After giving Melouw a lift in to the nearest town - Mtu Wa Mbu - and saying our goodbyes, we finally broke the shopping seal and all made some purchases at the local Masai markets. 

Our next stop was the much anticipated Ngorogoro cater! Once we got to the top of the crater rim we were not disappointed with the most breathtaking views and scenery ever. Our campsite was on the crater rim where we had zebra grazing all around us. If it wasn’t for the very noisy, annoying and messy other tourists it would have perfect. The drive in to the cater the next morning was also spectacular including being greeted by two female lions on entrance. The animal population was amazing with an abundance of various boks, zebra, wilder beast and elephants. We also saw hippo and buffalo and then another lion pride to finish of the day!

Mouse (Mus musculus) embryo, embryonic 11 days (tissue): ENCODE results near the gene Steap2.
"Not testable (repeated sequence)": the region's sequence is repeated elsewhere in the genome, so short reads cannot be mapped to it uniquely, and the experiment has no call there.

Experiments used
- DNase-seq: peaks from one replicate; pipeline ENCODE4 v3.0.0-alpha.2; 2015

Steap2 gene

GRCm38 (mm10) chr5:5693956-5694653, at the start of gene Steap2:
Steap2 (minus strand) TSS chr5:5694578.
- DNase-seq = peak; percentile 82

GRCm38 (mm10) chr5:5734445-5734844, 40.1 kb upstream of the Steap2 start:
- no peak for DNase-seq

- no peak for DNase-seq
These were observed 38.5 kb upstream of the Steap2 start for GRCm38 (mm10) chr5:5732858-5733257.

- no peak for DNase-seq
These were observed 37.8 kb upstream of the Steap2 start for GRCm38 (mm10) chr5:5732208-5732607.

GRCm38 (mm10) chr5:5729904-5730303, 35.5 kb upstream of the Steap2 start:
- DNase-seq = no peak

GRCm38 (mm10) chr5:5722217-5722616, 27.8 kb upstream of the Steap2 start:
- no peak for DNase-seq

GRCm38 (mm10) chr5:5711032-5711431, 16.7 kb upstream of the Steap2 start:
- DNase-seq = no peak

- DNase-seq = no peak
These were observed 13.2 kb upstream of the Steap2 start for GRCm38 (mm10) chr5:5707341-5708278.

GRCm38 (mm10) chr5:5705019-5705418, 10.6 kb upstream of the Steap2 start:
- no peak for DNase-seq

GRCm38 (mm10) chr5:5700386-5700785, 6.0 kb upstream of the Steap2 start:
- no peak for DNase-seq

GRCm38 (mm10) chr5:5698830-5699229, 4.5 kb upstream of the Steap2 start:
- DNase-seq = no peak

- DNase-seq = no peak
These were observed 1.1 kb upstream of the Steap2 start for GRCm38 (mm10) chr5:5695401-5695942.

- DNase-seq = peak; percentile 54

After packing up our campsite the following morning we started making our way to Lake Eyasi. Our demented Nav Man who we have named Annabelle had a different idea though and took us through a obstacle course of hills and barely existent roads where we eventually ended up in someone’s coffee plantation, much to the amusement of the local village people. After retracing our steps and flagging down a local tour guide we were back on the right track and arrived at our destination. As required by the local management group, we were assigned a guide named Georgio who we quickly nicknamed Simba. The main purpose of our visit to Lake Eyasi was to meet the local Hadza or Hadzabe village. Simba met us bright and early the next morning to accompany us on the visit which turned out to be awesome and hilarious at the same time. When we turned up the young males of the tribe were sitting around a small fire and we were invited to join them. At first we thought they were smoking cigarettes but it turned out the were consuming copious amounts of gunja and were high as kits....although we gave them a few of our cigarettes there was no exchange back! After some time and many more joints by the boys we set off on a hunt with three of the young males. The main food source on the menu seemed to be these tiny little birds, probably finch size. We weren’t sure how the five small birds the boys caught were going to feed a village of about 40 people though....there was much excitement however when they came across a civet cat which the did manage to finally shoot after some help from Simba. They then returned triumphantly to the village where they promptly skinned the cat, the shooter adorned is head with its tail skin and the old men cooked and ate the cats gizzards. This time we were quite glad that they didn’t offer to share any with us! After meeting the chief and joining in on some celebratory dancing, Simba escorted us back to our campsite where we had a relaxing afternoon catching up on some washing and general reorganisation. That brings us to the end of week 2 so will sign off for now and attempt to get week 3 posted in the next little while.